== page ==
Let freedom ring: How music helped fell the Berlin Wall

R. Norman Matheny/The Christian Science Monitor/File
A man sits astride the Berlin Wall on Nov. 15, 1989. Scenes like this were common in the days after the opening of the wall on Nov. 9, 1989. Music helped capture the spirit of the changing times.

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My wife and I traveled to East Germany several times in the months leading up to what Germans call die Wende (“the turn”) on Nov. 9, 1989, when the wall was opened. Those trips gave us a ground-level view of what day-to-day life was like for many East Germans, and why some of them were increasingly discontented. 

In December 1988, we met a couple in Leipzig, East Germany’s second-largest city. Stephan and Marta were among the 85,000 fans who attended English rocker Joe Cocker’s open-air concert in East Berlin. “It was great!” Stephan exclaimed. “We went with a big group of friends and we all loved every moment of it.”

Why We Wrote This

Did rock music cause the Berlin Wall to fall? Perhaps not directly, but as a powerful cultural touchstone, it captured and broadcast the zeitgeist of the time: a shift from complacency to a strong desire for freedom.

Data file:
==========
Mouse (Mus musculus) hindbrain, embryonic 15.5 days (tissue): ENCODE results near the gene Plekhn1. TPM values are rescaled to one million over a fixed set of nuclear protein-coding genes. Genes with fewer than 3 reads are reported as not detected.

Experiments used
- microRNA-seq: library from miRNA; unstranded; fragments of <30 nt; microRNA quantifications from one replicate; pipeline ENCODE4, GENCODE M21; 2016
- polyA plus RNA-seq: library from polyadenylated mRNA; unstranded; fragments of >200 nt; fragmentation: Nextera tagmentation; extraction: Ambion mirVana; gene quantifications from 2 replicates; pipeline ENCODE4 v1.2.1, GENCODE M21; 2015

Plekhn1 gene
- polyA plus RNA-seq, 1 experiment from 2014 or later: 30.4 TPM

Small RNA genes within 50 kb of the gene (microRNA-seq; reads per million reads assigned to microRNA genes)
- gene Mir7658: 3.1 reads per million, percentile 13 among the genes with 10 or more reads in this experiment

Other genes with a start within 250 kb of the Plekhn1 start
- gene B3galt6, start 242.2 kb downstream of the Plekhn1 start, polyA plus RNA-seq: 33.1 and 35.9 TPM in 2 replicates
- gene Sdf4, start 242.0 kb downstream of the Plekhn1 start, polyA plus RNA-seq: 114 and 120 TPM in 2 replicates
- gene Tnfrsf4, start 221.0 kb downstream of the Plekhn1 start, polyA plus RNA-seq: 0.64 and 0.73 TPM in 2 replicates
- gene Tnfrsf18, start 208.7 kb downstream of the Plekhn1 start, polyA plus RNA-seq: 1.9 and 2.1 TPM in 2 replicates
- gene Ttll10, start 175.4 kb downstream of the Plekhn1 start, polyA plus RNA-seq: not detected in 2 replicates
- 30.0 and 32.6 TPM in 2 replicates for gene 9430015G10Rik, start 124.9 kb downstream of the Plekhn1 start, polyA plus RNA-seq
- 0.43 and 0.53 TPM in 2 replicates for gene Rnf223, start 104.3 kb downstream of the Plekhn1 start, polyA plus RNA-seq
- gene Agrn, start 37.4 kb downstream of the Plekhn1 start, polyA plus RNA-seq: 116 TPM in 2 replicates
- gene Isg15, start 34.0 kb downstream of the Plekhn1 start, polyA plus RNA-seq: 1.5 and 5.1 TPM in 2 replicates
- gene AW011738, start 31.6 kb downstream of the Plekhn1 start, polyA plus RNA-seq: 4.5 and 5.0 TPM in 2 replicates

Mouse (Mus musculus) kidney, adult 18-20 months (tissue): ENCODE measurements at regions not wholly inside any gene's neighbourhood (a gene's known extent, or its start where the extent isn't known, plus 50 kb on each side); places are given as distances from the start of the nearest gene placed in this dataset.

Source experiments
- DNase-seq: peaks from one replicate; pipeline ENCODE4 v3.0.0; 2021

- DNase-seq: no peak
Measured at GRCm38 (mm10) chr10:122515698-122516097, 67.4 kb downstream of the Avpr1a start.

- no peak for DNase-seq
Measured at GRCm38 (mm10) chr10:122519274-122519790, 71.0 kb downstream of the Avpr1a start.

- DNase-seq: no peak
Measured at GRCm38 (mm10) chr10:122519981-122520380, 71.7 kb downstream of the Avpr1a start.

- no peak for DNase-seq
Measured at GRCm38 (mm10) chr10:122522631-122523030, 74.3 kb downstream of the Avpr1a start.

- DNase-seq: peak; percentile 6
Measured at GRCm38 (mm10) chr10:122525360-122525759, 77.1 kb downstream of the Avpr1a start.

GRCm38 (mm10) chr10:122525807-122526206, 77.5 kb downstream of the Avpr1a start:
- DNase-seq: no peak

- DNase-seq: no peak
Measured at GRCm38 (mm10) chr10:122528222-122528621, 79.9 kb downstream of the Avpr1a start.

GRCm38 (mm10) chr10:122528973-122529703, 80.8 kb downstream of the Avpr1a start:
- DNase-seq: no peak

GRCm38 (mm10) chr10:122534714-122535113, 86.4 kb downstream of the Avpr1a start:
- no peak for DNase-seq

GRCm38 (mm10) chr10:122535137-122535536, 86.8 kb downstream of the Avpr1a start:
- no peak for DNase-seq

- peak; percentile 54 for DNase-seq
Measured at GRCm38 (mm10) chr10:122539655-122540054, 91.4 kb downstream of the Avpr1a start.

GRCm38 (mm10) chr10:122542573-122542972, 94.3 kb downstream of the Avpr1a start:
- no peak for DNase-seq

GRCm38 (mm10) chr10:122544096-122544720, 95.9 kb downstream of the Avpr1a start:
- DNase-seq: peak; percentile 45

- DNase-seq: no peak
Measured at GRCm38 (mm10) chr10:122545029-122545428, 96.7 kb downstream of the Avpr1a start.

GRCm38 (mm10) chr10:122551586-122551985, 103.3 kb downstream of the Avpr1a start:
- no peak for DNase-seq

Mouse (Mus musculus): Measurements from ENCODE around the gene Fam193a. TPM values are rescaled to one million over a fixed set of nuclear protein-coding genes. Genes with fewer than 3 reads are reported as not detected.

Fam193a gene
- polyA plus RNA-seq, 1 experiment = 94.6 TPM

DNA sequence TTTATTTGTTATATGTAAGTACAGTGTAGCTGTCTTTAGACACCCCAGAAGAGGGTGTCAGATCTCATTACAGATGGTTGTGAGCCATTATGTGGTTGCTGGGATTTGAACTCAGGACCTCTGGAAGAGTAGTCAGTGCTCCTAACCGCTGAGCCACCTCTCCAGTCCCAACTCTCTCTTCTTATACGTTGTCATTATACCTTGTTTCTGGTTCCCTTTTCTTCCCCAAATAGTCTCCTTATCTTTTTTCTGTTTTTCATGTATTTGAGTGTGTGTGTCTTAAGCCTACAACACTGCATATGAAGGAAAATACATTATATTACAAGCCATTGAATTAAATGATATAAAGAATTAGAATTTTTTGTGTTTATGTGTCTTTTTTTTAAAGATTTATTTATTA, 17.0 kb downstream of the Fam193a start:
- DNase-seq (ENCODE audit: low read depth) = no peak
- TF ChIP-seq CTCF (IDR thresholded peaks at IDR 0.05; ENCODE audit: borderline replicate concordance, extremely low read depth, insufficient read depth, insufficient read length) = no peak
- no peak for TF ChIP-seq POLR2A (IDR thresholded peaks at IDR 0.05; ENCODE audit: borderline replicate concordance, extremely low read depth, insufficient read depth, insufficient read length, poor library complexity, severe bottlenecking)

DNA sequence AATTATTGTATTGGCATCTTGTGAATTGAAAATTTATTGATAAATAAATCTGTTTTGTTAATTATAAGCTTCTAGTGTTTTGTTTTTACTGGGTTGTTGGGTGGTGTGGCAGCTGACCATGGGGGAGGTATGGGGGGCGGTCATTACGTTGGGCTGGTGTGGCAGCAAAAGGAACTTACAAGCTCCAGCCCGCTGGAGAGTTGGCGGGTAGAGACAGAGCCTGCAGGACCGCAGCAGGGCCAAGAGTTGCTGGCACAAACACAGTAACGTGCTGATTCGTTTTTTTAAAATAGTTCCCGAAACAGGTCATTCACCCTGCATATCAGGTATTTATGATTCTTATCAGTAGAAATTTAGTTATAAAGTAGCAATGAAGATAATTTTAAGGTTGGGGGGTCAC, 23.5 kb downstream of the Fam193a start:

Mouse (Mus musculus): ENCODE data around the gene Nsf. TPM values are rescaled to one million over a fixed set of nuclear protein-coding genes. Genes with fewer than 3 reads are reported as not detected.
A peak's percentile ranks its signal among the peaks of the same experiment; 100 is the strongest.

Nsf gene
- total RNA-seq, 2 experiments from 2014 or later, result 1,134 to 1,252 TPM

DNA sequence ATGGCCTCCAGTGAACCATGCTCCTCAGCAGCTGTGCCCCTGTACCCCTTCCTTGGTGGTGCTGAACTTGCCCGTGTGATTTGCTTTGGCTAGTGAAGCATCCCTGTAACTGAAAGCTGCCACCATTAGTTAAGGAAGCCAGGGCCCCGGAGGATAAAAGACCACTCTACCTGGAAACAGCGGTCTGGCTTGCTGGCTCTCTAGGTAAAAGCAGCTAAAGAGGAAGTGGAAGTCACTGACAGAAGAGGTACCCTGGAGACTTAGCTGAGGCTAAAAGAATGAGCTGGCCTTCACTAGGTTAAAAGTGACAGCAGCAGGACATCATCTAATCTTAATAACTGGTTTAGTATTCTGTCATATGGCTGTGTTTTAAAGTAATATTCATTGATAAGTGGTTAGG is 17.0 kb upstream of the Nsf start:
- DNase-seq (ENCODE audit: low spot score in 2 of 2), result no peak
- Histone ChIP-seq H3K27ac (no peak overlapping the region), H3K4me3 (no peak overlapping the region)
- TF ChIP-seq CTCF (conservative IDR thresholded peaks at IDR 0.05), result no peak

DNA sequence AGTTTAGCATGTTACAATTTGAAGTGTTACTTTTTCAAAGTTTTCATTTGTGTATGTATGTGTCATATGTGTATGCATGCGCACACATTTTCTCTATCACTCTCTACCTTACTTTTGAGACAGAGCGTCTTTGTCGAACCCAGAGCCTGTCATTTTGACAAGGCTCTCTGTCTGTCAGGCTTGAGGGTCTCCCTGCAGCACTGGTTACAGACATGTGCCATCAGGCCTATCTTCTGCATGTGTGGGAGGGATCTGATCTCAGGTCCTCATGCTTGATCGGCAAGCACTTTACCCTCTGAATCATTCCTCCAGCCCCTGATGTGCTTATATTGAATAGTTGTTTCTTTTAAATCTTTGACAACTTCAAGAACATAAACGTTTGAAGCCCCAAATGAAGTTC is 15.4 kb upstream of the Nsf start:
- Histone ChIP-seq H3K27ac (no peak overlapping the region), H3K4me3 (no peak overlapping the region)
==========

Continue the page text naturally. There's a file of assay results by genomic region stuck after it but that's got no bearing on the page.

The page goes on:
The euphoria of going to the concert stayed with them for days. “And then something happened,” Marta said. The couple and many of their friends became angry – angry at everything, with no clear justification. 

“It was such a great time” at the concert, Stephan said, “but we realized that it would’ve been so much more fun if we had been able to do it when we were younger.” 

That was when the couple decided to apply to leave. “We don’t want to lose any more of our lives.”

The significance of a shift in thought and how it moves people to act is often only discernible after the fact. That’s why, on this year’s 30th anniversary of the fall of the Berlin Wall, I think back to what happened before it fell. And I think of Joe Cocker.